For a company on the verge of bankruptcy and as riddled in debt as American Apparel, it's surprising to think that its CEO Dov Charney would be a candidate for any kind of year-end bonus, let alone one totaling $1.1 million. The company's recent 2009 proxy filings with the SEC outlined the embattled CEO's total compensation last year, revealing that Charney received a grand sum of $1.9 million, more than half of which was an add-on to his regular salary.
Though Charney's always led his company very much according to his own—albeit not always conventional—terms, how is it actually possible in this particular economic climate that a CEO could achieve such a payout for doing such a questionable job?
Apparently Charney’s bonuses are dependent on three factors: same-store sales, inventory levels, and earnings. While same-store sales were down 11.4 percent during that recorded period, Charney actually has the executive power to control the other two factors: "he can order new inventory made or production halted anytime he wants; and manufacturing expenses, another major factor in AA’s earnings margin, would also go up or down as a result," BNET reports.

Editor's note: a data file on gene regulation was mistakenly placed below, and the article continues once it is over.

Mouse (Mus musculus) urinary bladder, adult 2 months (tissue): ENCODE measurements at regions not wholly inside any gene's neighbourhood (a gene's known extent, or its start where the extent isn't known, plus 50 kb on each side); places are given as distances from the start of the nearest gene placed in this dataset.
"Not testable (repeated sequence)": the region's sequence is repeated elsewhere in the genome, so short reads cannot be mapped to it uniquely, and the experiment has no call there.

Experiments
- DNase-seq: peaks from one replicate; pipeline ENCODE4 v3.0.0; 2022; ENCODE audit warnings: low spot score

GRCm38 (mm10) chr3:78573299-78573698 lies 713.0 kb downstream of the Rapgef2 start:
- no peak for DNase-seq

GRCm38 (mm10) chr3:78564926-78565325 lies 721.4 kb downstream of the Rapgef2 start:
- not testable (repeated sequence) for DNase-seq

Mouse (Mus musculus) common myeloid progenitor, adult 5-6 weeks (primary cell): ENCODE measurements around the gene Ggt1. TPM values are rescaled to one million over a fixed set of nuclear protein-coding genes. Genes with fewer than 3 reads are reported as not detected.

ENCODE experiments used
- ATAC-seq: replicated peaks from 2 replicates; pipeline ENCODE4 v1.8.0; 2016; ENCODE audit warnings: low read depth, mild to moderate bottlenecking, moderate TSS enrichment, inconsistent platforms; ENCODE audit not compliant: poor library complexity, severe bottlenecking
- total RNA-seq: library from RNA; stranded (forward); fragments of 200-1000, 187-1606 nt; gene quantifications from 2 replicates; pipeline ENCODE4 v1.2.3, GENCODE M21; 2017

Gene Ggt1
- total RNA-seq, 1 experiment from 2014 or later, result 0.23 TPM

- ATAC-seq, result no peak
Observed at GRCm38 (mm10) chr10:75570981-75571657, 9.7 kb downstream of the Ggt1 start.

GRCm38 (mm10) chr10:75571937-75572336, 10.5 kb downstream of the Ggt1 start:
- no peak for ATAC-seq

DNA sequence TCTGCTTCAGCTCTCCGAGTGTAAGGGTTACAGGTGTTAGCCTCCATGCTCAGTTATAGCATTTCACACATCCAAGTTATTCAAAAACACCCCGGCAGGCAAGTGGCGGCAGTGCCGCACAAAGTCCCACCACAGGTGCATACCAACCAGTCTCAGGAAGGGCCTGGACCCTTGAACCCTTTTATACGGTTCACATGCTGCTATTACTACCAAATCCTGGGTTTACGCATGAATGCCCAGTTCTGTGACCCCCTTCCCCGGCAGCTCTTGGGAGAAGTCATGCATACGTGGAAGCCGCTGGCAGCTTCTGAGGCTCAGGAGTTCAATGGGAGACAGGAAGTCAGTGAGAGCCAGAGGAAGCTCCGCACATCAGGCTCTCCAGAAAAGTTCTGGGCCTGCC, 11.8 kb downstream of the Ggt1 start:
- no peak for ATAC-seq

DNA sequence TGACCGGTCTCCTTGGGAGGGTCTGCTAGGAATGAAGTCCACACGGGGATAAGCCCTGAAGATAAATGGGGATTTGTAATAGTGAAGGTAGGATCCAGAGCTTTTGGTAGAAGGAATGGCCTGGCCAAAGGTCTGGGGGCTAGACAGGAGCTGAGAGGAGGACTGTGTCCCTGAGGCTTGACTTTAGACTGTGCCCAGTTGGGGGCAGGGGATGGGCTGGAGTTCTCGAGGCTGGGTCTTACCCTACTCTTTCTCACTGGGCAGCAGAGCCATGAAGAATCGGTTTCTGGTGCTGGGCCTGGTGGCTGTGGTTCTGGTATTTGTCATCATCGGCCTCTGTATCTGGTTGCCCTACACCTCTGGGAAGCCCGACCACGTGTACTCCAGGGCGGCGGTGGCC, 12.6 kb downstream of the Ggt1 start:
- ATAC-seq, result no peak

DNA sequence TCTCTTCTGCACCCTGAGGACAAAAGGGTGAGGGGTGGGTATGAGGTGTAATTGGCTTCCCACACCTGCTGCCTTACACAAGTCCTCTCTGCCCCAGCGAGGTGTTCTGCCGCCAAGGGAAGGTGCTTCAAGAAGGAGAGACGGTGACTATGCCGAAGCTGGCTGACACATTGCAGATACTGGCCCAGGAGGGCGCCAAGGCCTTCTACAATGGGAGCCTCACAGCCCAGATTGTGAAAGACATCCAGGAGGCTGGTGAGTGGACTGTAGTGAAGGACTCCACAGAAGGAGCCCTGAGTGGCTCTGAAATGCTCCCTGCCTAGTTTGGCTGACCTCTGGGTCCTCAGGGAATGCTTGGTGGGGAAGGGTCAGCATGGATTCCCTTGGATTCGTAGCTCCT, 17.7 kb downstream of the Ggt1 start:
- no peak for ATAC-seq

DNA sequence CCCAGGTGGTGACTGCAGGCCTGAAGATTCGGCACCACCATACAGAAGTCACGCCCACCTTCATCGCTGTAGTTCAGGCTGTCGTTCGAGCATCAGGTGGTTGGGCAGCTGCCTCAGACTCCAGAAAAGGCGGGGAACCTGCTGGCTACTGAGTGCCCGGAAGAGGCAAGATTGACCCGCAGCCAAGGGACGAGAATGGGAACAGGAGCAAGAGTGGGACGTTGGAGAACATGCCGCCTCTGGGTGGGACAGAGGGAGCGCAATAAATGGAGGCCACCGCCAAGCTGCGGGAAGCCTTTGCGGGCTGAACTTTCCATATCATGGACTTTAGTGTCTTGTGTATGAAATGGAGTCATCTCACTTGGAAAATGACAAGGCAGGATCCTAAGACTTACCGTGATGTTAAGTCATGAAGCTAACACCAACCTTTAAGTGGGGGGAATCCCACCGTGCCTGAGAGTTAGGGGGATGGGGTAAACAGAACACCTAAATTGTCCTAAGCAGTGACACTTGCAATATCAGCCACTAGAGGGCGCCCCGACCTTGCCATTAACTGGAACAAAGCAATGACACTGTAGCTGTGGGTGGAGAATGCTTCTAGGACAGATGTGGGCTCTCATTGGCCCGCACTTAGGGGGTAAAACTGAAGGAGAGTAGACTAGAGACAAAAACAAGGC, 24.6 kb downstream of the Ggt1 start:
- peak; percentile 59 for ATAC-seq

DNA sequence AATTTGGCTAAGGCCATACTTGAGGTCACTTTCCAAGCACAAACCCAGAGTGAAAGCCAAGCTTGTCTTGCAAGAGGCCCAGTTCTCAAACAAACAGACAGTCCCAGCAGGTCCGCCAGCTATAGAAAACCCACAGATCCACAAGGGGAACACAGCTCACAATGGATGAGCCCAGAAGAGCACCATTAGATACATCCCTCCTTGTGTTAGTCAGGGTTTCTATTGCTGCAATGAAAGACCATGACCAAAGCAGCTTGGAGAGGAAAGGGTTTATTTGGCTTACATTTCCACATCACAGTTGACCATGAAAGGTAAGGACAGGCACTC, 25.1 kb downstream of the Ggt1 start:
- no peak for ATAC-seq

Furthermore, Charney's been loaning the company some of his own cash at interest rates higher than those of most banks. It's entirely legal, but certainly likely to put him under further scrutiny from some of American Apparel's other creditors, including Lion Capital, which has kept the company out of bankruptcy and now holds three of its 12 director's' seats, in addition to installing a new company president.
Before any more red flags are waived, perhaps the best way for Charney to manage his massive bonus would be to put it right back into the company—by buying American Apparel threads for all his friends these upcoming holidays.